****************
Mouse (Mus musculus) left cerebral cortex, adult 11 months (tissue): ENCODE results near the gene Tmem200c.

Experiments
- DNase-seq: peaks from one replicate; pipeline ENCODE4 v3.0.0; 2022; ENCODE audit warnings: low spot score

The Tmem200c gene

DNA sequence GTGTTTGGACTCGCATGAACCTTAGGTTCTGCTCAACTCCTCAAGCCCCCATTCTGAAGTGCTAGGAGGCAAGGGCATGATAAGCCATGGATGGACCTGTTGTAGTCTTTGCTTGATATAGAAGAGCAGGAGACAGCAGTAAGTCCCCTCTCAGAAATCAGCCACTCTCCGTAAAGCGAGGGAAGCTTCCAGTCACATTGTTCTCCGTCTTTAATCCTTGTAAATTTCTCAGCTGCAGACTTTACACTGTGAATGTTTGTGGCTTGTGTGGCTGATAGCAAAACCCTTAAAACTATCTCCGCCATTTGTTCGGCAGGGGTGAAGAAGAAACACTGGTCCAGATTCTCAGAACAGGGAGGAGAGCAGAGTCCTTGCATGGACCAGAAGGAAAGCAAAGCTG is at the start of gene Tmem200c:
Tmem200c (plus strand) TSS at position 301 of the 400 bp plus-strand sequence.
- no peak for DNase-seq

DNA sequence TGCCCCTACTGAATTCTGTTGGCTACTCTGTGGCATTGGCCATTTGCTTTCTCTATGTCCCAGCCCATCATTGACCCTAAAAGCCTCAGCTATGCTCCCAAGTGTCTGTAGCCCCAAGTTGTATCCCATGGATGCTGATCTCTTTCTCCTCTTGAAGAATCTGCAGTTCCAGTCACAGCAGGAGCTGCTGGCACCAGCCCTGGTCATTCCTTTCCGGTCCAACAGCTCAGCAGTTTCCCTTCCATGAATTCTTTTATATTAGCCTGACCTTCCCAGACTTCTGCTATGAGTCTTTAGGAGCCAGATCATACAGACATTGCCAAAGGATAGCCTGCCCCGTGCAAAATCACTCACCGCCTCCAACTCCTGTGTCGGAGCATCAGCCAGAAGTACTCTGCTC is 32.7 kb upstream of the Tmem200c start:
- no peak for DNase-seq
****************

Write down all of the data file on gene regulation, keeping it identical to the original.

Mouse (Mus musculus) left cerebral cortex, adult 11 months (tissue): ENCODE results near the gene Tmem200c.

Experiments
- DNase-seq: peaks from one replicate; pipeline ENCODE4 v3.0.0; 2022; ENCODE audit warnings: low spot score

The Tmem200c gene

DNA sequence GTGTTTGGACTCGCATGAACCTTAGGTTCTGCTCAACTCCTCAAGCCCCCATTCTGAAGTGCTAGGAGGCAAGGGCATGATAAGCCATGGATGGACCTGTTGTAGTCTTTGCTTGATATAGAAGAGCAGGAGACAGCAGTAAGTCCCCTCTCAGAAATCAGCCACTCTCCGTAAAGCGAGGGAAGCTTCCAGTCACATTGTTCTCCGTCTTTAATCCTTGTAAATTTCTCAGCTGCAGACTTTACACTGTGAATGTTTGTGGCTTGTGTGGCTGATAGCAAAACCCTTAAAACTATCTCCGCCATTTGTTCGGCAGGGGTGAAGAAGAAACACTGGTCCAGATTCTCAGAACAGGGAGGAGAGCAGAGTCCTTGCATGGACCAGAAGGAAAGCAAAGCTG is at the start of gene Tmem200c:
Tmem200c (plus strand) TSS at position 301 of the 400 bp plus-strand sequence.
- no peak for DNase-seq

DNA sequence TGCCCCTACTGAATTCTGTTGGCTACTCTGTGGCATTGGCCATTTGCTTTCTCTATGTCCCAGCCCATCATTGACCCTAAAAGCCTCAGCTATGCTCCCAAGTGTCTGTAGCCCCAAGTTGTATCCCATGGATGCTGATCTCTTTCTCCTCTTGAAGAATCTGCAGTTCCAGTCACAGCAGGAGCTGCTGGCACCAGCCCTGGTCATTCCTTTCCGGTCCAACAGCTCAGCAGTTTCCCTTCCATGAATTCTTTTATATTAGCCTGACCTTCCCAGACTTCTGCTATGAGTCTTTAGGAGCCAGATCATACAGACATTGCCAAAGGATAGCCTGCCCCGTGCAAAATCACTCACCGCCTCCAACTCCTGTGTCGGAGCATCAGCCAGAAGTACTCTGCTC is 32.7 kb upstream of the Tmem200c start:
- no peak for DNase-seq